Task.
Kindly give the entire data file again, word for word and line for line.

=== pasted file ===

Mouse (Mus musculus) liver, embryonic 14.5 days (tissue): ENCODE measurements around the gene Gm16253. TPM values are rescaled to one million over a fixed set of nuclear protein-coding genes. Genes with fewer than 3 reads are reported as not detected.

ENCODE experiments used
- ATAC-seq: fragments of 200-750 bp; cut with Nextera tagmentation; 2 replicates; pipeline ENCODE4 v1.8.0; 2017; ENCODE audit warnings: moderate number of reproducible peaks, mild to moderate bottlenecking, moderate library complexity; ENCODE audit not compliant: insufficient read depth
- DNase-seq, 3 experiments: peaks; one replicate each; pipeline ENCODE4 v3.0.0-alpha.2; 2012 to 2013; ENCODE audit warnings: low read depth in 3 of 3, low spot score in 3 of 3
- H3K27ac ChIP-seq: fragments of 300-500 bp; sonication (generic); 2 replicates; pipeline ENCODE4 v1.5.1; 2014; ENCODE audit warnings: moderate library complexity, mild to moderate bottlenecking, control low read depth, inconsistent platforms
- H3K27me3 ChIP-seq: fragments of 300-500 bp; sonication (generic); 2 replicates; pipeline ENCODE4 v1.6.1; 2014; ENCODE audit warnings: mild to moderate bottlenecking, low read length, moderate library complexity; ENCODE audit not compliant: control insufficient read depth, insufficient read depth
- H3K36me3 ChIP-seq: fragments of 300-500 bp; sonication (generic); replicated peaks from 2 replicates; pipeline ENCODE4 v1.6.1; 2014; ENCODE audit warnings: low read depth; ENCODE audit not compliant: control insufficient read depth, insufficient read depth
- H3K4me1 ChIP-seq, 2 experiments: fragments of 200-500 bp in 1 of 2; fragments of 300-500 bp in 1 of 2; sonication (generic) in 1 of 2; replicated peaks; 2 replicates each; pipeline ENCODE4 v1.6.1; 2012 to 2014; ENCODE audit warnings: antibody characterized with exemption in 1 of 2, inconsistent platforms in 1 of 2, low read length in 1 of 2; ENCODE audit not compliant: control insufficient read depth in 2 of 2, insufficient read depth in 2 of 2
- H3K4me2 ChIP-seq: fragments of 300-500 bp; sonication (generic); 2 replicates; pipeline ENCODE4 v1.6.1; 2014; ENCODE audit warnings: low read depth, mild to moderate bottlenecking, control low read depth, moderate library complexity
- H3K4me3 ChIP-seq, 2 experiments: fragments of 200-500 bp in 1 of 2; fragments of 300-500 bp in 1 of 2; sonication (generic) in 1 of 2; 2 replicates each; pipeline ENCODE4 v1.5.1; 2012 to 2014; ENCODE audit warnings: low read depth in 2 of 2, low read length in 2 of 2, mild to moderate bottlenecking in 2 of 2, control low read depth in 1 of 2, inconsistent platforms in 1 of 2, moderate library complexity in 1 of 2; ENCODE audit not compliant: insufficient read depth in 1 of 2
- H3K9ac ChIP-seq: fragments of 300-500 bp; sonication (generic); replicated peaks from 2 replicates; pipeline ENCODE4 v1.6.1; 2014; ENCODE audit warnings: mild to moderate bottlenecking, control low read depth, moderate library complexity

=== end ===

Mouse (Mus musculus) liver, embryonic 14.5 days (tissue): ENCODE measurements around the gene Gm16253. TPM values are rescaled to one million over a fixed set of nuclear protein-coding genes. Genes with fewer than 3 reads are reported as not detected.

ENCODE experiments used
- ATAC-seq: fragments of 200-750 bp; cut with Nextera tagmentation; 2 replicates; pipeline ENCODE4 v1.8.0; 2017; ENCODE audit warnings: moderate number of reproducible peaks, mild to moderate bottlenecking, moderate library complexity; ENCODE audit not compliant: insufficient read depth
- DNase-seq, 3 experiments: peaks; one replicate each; pipeline ENCODE4 v3.0.0-alpha.2; 2012 to 2013; ENCODE audit warnings: low read depth in 3 of 3, low spot score in 3 of 3
- H3K27ac ChIP-seq: fragments of 300-500 bp; sonication (generic); 2 replicates; pipeline ENCODE4 v1.5.1; 2014; ENCODE audit warnings: moderate library complexity, mild to moderate bottlenecking, control low read depth, inconsistent platforms
- H3K27me3 ChIP-seq: fragments of 300-500 bp; sonication (generic); 2 replicates; pipeline ENCODE4 v1.6.1; 2014; ENCODE audit warnings: mild to moderate bottlenecking, low read length, moderate library complexity; ENCODE audit not compliant: control insufficient read depth, insufficient read depth
- H3K36me3 ChIP-seq: fragments of 300-500 bp; sonication (generic); replicated peaks from 2 replicates; pipeline ENCODE4 v1.6.1; 2014; ENCODE audit warnings: low read depth; ENCODE audit not compliant: control insufficient read depth, insufficient read depth
- H3K4me1 ChIP-seq, 2 experiments: fragments of 200-500 bp in 1 of 2; fragments of 300-500 bp in 1 of 2; sonication (generic) in 1 of 2; replicated peaks; 2 replicates each; pipeline ENCODE4 v1.6.1; 2012 to 2014; ENCODE audit warnings: antibody characterized with exemption in 1 of 2, inconsistent platforms in 1 of 2, low read length in 1 of 2; ENCODE audit not compliant: control insufficient read depth in 2 of 2, insufficient read depth in 2 of 2
- H3K4me2 ChIP-seq: fragments of 300-500 bp; sonication (generic); 2 replicates; pipeline ENCODE4 v1.6.1; 2014; ENCODE audit warnings: low read depth, mild to moderate bottlenecking, control low read depth, moderate library complexity
- H3K4me3 ChIP-seq, 2 experiments: fragments of 200-500 bp in 1 of 2; fragments of 300-500 bp in 1 of 2; sonication (generic) in 1 of 2; 2 replicates each; pipeline ENCODE4 v1.5.1; 2012 to 2014; ENCODE audit warnings: low read depth in 2 of 2, low read length in 2 of 2, mild to moderate bottlenecking in 2 of 2, control low read depth in 1 of 2, inconsistent platforms in 1 of 2, moderate library complexity in 1 of 2; ENCODE audit not compliant: insufficient read depth in 1 of 2
- H3K9ac ChIP-seq: fragments of 300-500 bp; sonication (generic); replicated peaks from 2 replicates; pipeline ENCODE4 v1.6.1; 2014; ENCODE audit warnings: mild to moderate bottlenecking, control low read depth, moderate library complexity